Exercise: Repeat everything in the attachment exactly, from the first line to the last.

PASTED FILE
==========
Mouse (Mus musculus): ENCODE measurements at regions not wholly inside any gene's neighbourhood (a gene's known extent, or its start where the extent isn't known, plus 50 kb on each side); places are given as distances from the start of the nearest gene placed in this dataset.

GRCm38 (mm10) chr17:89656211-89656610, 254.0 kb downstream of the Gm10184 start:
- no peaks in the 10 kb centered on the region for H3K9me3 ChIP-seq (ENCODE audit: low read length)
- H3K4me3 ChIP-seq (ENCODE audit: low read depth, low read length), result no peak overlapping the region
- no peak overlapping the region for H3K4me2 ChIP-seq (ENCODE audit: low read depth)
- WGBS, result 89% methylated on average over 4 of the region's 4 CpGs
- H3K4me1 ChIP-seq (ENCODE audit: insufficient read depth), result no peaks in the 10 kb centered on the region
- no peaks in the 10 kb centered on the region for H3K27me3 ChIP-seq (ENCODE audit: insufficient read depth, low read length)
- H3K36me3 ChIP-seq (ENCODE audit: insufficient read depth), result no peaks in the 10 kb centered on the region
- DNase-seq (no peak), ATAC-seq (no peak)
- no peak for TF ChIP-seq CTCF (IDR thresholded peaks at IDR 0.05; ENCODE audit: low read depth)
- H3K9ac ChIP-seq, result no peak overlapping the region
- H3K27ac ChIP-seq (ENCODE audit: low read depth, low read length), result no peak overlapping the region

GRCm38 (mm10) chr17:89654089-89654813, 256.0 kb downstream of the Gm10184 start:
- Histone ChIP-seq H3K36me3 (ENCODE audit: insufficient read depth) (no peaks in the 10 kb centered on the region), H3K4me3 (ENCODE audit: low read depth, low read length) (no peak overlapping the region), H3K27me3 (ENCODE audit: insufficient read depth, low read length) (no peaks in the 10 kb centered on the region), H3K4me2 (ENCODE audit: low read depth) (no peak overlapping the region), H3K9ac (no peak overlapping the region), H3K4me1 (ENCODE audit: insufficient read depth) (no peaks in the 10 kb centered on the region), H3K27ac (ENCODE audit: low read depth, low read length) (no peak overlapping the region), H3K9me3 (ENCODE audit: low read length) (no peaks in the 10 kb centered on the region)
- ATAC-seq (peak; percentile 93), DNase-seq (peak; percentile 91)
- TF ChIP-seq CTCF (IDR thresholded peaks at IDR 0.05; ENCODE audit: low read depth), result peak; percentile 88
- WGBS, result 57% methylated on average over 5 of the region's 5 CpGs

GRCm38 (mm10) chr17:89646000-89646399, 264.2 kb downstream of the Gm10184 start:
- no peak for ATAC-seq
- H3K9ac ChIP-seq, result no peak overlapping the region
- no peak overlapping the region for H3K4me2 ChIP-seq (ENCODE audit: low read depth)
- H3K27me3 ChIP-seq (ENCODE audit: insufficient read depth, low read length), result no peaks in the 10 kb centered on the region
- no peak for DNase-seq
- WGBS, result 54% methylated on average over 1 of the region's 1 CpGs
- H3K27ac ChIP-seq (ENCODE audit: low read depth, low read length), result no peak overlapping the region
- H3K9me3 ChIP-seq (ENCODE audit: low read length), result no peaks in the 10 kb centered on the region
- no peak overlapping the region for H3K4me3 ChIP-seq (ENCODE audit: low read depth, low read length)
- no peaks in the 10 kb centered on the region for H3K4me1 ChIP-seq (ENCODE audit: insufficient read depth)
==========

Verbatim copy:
Mouse (Mus musculus): ENCODE measurements at regions not wholly inside any gene's neighbourhood (a gene's known extent, or its start where the extent isn't known, plus 50 kb on each side); places are given as distances from the start of the nearest gene placed in this dataset.

GRCm38 (mm10) chr17:89656211-89656610, 254.0 kb downstream of the Gm10184 start:
- no peaks in the 10 kb centered on the region for H3K9me3 ChIP-seq (ENCODE audit: low read length)
- H3K4me3 ChIP-seq (ENCODE audit: low read depth, low read length), result no peak overlapping the region
- no peak overlapping the region for H3K4me2 ChIP-seq (ENCODE audit: low read depth)
- WGBS, result 89% methylated on average over 4 of the region's 4 CpGs
- H3K4me1 ChIP-seq (ENCODE audit: insufficient read depth), result no peaks in the 10 kb centered on the region
- no peaks in the 10 kb centered on the region for H3K27me3 ChIP-seq (ENCODE audit: insufficient read depth, low read length)
- H3K36me3 ChIP-seq (ENCODE audit: insufficient read depth), result no peaks in the 10 kb centered on the region
- DNase-seq (no peak), ATAC-seq (no peak)
- no peak for TF ChIP-seq CTCF (IDR thresholded peaks at IDR 0.05; ENCODE audit: low read depth)
- H3K9ac ChIP-seq, result no peak overlapping the region
- H3K27ac ChIP-seq (ENCODE audit: low read depth, low read length), result no peak overlapping the region

GRCm38 (mm10) chr17:89654089-89654813, 256.0 kb downstream of the Gm10184 start:
- Histone ChIP-seq H3K36me3 (ENCODE audit: insufficient read depth) (no peaks in the 10 kb centered on the region), H3K4me3 (ENCODE audit: low read depth, low read length) (no peak overlapping the region), H3K27me3 (ENCODE audit: insufficient read depth, low read length) (no peaks in the 10 kb centered on the region), H3K4me2 (ENCODE audit: low read depth) (no peak overlapping the region), H3K9ac (no peak overlapping the region), H3K4me1 (ENCODE audit: insufficient read depth) (no peaks in the 10 kb centered on the region), H3K27ac (ENCODE audit: low read depth, low read length) (no peak overlapping the region), H3K9me3 (ENCODE audit: low read length) (no peaks in the 10 kb centered on the region)
- ATAC-seq (peak; percentile 93), DNase-seq (peak; percentile 91)
- TF ChIP-seq CTCF (IDR thresholded peaks at IDR 0.05; ENCODE audit: low read depth), result peak; percentile 88
- WGBS, result 57% methylated on average over 5 of the region's 5 CpGs

GRCm38 (mm10) chr17:89646000-89646399, 264.2 kb downstream of the Gm10184 start:
- no peak for ATAC-seq
- H3K9ac ChIP-seq, result no peak overlapping the region
- no peak overlapping the region for H3K4me2 ChIP-seq (ENCODE audit: low read depth)
- H3K27me3 ChIP-seq (ENCODE audit: insufficient read depth, low read length), result no peaks in the 10 kb centered on the region
- no peak for DNase-seq
- WGBS, result 54% methylated on average over 1 of the region's 1 CpGs
- H3K27ac ChIP-seq (ENCODE audit: low read depth, low read length), result no peak overlapping the region
- H3K9me3 ChIP-seq (ENCODE audit: low read length), result no peaks in the 10 kb centered on the region
- no peak overlapping the region for H3K4me3 ChIP-seq (ENCODE audit: low read depth, low read length)
- no peaks in the 10 kb centered on the region for H3K4me1 ChIP-seq (ENCODE audit: insufficient read depth)